Markus Reinert, M.Sc.
My latest preprint
Read my most recently published research in the ESS Open Archive at DOI: 10.22541/essoar.167979227.75015410/v1
This is a preprint, which means that the manuscript has not yet been peer-reviewed by independent researchers. The manuscript is currently in review.
About myself and my current project
I'm a Ph.D. student of physical oceanography in the group of estuarine and coastal ocean processes at IOW. My main interest lies in those ocean processes that play a big role in Earth's climate system.
The Arctic is one of the areas most affected by climate change, so the Arctic is the topic of my current research. I want to understand how Greenland's glaciers are melted by the ocean water below their ice tongues. My main tool for this are high-resolution numerical simulations with GETM, the General Estuarine Transport Model. My research is part of the project GROCE (Greenland ice sheet–ocean interaction).
In my first publication within the GROCE project, we used a one-dimensional ocean turbulence model (GOTM) to study the vertical structure of meltwater plumes under floating ice tongues and ice shelves:
Hans Burchard, Karsten Bolding, Adrian Jenkins, Martin Losch, Markus Reinert, Lars Umlauf (3 March 2022). The Vertical Structure and Entrainment of Subglacial Melt Water Plumes. JAMES (Journal of Advances in Modeling Earth Systems). DOI: 10.1029/2021MS002925 (open access)
Publications on extreme sea level and storm surge
Markus Reinert, Lucia Pineau-Guillou, Nicolas Raillard, Bertrand Chapron (13 December 2021). Seasonal shift in storm surges at Brest revealed by extreme value analysis. Journal of Geophysical Research: Oceans. DOI: 10.1029/2021JC017794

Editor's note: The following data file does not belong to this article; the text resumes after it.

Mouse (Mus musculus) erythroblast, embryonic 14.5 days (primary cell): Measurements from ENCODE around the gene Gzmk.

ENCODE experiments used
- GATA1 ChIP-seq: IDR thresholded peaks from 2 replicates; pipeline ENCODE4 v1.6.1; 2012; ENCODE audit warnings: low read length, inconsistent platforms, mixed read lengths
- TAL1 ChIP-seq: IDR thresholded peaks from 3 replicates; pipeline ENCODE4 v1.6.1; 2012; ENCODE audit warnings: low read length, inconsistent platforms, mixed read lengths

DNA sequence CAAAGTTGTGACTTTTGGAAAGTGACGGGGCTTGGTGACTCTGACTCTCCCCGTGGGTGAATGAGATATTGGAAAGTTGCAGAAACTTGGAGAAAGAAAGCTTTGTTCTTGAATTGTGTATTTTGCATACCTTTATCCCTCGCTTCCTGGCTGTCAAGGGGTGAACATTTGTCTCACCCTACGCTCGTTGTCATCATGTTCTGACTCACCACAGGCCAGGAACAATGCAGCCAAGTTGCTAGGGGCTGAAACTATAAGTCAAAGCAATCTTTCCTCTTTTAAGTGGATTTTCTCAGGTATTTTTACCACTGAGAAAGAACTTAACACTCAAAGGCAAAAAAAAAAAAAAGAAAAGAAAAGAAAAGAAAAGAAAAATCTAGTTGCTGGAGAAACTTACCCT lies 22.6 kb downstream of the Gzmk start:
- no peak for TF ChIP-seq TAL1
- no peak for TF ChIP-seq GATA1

Jean-Baptiste Roustan, Lucia Pineau-Guillou, Bertrand Chapron, Nicolas Raillard, Markus Reinert (17 May 2022). Shift of the storm surge season in Europe due to climate variability. Scientific Reports. DOI: 10.1038/s41598-022-12356-5 (open access)
Eddies are the weather systems of the ocean. They are large vortices that can travel the ocean for several months and transport water properties like temperature and salinity with them. A peculiar eddy has been observed in the Northwest Pacific. It seems to appear regularly at the same position near the Russian peninsula Kamchatka. We investigated the reasons that this eddy appears repeatedly at its particular position and answered the question: Can the shape of the coastline play a role in this process? You'll find the answer in our paper:
Alexandre L'Her, Markus Reinert, Sergey Prants, Xavier Carton, Mathieu Morvan (10 April 2021). Eddy formation in the bays of Kamchatka and fluxes to the open ocean. Ocean Dynamics. DOI: 10.1007/s10236-021-01449-w
Have a look at Figure 6, it's my favourite one in this article.
Don't hesitate to write me an email if you want to give me feedback, have a question about the paper, or want to discuss our findings.
All publications and presentations
See my full publication list as well as the list of my past conference talks and poster presentations.
- since Sep 2020: Ph.D. student in Physical Oceanography at IOW
- Sep 2018–Aug 2020: M.Sc. studies of Ocean and Climate Physics (specialization: deep ocean) at the European Institute of Marine Studies, University of Brest, France
- Oct 2015–Aug 2018: B.Sc. studies of Mathematics and Theoretical Physics at the Ludwig Maximilian University Munich